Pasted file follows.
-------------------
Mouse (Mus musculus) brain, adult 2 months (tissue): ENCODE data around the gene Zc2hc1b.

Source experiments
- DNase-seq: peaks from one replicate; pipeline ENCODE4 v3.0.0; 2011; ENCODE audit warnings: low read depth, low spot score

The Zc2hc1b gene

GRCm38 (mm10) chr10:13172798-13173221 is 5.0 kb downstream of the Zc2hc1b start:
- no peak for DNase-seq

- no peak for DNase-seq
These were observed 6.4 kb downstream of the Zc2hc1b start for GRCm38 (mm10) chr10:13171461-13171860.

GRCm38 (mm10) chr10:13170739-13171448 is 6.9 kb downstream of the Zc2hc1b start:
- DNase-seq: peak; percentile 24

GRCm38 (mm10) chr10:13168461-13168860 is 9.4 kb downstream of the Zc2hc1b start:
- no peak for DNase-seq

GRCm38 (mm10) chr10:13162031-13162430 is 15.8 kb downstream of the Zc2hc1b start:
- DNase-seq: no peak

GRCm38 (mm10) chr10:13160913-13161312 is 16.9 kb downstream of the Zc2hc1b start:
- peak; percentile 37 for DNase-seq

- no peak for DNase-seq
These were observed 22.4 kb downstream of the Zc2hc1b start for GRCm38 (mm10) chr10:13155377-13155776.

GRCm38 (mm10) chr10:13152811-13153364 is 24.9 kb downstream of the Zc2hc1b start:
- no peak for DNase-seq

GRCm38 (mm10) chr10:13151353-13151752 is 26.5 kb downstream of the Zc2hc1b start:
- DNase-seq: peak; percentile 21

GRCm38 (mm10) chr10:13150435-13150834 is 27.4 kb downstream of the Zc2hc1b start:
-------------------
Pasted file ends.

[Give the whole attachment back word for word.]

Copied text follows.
Mouse (Mus musculus) brain, adult 2 months (tissue): ENCODE data around the gene Zc2hc1b.

Source experiments
- DNase-seq: peaks from one replicate; pipeline ENCODE4 v3.0.0; 2011; ENCODE audit warnings: low read depth, low spot score

The Zc2hc1b gene

GRCm38 (mm10) chr10:13172798-13173221 is 5.0 kb downstream of the Zc2hc1b start:
- no peak for DNase-seq

- no peak for DNase-seq
These were observed 6.4 kb downstream of the Zc2hc1b start for GRCm38 (mm10) chr10:13171461-13171860.

GRCm38 (mm10) chr10:13170739-13171448 is 6.9 kb downstream of the Zc2hc1b start:
- DNase-seq: peak; percentile 24

GRCm38 (mm10) chr10:13168461-13168860 is 9.4 kb downstream of the Zc2hc1b start:
- no peak for DNase-seq

GRCm38 (mm10) chr10:13162031-13162430 is 15.8 kb downstream of the Zc2hc1b start:
- DNase-seq: no peak

GRCm38 (mm10) chr10:13160913-13161312 is 16.9 kb downstream of the Zc2hc1b start:
- peak; percentile 37 for DNase-seq

- no peak for DNase-seq
These were observed 22.4 kb downstream of the Zc2hc1b start for GRCm38 (mm10) chr10:13155377-13155776.

GRCm38 (mm10) chr10:13152811-13153364 is 24.9 kb downstream of the Zc2hc1b start:
- no peak for DNase-seq

GRCm38 (mm10) chr10:13151353-13151752 is 26.5 kb downstream of the Zc2hc1b start:
- DNase-seq: peak; percentile 21

GRCm38 (mm10) chr10:13150435-13150834 is 27.4 kb downstream of the Zc2hc1b start: